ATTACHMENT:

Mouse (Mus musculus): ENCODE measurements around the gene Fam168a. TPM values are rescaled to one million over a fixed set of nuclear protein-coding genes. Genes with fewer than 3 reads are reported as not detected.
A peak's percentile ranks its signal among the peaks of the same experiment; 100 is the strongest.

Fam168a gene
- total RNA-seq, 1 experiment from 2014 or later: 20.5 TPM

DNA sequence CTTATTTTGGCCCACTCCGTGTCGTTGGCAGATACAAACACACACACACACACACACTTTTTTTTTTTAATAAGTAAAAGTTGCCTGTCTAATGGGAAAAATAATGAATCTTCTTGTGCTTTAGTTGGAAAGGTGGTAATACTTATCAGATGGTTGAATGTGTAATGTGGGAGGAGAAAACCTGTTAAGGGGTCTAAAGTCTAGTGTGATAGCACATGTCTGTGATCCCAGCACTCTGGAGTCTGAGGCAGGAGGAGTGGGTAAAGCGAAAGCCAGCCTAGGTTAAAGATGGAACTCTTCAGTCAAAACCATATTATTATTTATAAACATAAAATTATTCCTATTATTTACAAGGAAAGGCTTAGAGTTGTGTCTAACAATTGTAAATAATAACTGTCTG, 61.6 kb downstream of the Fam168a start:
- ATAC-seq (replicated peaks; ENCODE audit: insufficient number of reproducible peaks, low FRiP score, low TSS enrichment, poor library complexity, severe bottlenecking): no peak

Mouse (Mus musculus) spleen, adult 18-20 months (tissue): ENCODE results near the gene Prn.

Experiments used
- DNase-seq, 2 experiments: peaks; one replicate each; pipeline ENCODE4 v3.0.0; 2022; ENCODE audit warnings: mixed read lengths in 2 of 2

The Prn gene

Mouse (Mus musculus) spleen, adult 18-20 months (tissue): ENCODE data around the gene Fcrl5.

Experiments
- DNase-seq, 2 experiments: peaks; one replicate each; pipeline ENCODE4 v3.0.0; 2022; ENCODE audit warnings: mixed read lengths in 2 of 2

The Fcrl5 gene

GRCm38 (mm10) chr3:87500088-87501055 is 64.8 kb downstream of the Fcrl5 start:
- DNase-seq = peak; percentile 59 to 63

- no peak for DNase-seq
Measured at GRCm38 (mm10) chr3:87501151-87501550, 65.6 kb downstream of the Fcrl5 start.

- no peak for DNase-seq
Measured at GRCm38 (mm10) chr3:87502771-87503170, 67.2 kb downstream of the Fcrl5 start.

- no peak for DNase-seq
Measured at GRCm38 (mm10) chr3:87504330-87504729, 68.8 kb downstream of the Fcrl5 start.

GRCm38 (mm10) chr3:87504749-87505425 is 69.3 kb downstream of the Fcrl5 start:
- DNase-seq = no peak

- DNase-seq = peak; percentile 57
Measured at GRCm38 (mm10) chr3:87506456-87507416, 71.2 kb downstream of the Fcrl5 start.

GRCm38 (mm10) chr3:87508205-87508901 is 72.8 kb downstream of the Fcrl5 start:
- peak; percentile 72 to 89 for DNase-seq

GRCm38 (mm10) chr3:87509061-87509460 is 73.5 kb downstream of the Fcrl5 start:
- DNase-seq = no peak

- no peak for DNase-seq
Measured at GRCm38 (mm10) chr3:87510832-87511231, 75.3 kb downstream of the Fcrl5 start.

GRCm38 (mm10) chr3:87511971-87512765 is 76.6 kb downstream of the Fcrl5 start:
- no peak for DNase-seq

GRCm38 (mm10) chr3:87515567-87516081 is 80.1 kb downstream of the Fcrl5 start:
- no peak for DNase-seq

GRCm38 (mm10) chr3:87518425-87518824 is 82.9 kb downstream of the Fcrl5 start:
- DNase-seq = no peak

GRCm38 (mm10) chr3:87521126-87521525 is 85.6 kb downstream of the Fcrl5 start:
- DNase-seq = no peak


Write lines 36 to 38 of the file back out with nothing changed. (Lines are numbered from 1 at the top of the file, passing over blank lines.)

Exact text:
- no peak for DNase-seq

GRCm38 (mm10) chr3:87518425-87518824 is 82.9 kb downstream of the Fcrl5 start:
- DNase-seq = no peak